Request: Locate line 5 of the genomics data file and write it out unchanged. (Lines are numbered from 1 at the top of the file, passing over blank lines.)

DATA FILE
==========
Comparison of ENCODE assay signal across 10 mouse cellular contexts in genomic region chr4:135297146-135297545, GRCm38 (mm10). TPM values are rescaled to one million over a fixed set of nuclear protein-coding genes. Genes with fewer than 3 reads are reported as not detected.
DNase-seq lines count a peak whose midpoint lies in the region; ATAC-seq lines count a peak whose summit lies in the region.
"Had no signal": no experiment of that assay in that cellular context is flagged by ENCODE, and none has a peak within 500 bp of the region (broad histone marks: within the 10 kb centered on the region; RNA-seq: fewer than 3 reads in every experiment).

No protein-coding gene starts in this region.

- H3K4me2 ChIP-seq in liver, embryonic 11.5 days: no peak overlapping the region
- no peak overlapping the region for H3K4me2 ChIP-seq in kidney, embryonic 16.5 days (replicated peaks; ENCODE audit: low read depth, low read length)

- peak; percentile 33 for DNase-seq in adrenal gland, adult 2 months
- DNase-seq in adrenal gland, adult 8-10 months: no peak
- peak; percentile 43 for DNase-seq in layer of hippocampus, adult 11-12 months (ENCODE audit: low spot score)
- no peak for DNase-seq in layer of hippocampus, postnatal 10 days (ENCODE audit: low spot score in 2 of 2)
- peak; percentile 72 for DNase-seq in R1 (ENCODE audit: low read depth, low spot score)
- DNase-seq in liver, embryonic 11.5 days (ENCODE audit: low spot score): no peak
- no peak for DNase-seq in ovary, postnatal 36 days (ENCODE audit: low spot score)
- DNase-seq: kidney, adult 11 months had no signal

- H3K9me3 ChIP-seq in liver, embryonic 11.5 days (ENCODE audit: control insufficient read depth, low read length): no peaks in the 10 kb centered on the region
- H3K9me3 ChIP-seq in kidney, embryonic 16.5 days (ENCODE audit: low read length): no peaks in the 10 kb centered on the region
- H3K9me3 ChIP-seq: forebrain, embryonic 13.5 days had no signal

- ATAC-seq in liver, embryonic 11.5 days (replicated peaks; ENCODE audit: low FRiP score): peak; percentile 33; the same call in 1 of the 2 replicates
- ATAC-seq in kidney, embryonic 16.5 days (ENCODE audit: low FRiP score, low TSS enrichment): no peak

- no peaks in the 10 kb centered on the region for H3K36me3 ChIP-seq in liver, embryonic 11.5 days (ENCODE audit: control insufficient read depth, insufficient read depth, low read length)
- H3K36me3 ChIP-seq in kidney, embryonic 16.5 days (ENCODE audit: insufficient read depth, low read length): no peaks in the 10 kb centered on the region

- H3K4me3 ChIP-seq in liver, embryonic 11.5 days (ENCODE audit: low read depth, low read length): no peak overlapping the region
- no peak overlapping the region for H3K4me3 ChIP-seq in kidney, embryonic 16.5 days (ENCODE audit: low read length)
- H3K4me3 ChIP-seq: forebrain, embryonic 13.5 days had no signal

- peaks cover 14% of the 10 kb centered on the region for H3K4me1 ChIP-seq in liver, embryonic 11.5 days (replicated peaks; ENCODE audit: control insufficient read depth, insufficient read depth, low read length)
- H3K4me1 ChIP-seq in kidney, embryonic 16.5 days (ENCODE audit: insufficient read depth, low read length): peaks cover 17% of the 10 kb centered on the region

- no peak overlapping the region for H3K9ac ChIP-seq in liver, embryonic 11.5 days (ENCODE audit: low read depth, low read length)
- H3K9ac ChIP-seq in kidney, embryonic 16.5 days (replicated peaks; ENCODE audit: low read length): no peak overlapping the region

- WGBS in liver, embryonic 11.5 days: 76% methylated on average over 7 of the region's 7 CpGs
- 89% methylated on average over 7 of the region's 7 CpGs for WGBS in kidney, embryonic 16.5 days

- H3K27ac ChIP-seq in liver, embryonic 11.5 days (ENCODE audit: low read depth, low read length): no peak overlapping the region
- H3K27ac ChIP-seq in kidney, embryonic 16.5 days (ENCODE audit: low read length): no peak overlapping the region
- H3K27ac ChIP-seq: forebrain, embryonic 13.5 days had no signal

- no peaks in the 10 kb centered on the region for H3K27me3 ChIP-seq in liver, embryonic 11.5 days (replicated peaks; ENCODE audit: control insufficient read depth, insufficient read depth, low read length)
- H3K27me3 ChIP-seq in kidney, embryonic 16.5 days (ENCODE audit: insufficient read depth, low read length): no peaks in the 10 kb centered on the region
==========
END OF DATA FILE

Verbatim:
- H3K4me2 ChIP-seq in liver, embryonic 11.5 days: no peak overlapping the region